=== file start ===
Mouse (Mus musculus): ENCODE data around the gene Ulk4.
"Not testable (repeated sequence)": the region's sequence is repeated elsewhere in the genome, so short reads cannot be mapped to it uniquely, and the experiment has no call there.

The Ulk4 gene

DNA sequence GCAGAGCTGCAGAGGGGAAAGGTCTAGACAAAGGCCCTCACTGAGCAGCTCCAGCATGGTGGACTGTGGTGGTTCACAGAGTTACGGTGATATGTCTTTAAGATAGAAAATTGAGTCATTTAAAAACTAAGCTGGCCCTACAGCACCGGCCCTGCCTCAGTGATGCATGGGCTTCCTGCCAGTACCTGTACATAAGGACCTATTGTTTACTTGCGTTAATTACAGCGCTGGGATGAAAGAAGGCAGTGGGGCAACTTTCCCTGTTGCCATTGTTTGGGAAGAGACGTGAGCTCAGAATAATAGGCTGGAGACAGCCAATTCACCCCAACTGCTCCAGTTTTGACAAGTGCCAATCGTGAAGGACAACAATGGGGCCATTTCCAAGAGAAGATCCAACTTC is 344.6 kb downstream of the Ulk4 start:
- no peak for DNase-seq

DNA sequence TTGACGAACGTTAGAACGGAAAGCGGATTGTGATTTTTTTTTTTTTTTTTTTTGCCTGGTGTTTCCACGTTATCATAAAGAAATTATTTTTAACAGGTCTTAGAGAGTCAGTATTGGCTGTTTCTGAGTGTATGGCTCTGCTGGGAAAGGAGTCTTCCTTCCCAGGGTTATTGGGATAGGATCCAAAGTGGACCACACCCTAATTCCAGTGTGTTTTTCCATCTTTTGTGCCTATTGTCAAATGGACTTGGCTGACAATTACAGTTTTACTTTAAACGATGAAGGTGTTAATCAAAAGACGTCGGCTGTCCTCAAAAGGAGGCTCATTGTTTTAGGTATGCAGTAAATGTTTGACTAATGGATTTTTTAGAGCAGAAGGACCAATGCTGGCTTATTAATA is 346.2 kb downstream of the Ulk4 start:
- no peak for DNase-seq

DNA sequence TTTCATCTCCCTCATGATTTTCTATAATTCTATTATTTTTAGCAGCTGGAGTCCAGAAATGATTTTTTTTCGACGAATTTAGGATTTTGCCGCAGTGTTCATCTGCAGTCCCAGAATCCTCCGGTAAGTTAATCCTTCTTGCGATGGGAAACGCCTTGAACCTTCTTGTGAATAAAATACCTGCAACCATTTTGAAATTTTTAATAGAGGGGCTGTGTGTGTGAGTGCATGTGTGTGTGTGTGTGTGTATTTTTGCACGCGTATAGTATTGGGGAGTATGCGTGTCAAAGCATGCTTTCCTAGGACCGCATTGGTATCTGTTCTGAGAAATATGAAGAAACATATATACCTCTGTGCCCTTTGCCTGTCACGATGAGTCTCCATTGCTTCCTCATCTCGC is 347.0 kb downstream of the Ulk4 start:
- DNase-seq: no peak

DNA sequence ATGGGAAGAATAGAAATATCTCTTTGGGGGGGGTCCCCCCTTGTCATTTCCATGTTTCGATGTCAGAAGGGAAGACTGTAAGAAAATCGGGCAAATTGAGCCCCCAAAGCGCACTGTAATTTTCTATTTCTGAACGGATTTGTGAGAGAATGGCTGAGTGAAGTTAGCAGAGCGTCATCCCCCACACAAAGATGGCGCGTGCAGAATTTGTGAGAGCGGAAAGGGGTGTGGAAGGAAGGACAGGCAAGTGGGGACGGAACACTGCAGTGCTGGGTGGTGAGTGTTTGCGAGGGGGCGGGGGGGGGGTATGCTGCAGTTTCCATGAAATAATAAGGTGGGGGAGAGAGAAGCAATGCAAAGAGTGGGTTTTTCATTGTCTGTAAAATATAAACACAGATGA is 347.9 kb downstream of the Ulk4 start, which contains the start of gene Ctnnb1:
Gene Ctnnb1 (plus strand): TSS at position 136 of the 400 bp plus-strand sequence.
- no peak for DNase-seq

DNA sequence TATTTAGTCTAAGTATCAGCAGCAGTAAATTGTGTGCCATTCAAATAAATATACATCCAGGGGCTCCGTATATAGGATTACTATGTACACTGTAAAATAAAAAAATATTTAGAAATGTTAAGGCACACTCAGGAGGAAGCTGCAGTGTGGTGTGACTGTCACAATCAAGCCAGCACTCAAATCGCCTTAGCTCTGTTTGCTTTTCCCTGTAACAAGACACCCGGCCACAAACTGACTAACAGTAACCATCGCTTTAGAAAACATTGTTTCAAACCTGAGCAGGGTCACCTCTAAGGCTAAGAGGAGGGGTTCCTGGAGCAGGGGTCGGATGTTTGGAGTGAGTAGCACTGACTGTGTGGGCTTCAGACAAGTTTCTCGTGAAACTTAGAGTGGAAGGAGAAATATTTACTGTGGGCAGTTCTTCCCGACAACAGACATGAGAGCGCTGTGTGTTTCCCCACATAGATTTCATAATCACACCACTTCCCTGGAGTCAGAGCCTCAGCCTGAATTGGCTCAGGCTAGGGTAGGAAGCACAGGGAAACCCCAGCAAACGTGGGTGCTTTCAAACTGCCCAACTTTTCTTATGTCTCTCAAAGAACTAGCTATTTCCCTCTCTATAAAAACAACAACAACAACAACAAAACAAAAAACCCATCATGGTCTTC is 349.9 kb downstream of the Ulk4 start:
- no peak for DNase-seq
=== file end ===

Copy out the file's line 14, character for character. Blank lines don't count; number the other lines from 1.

- no peak for DNase-seq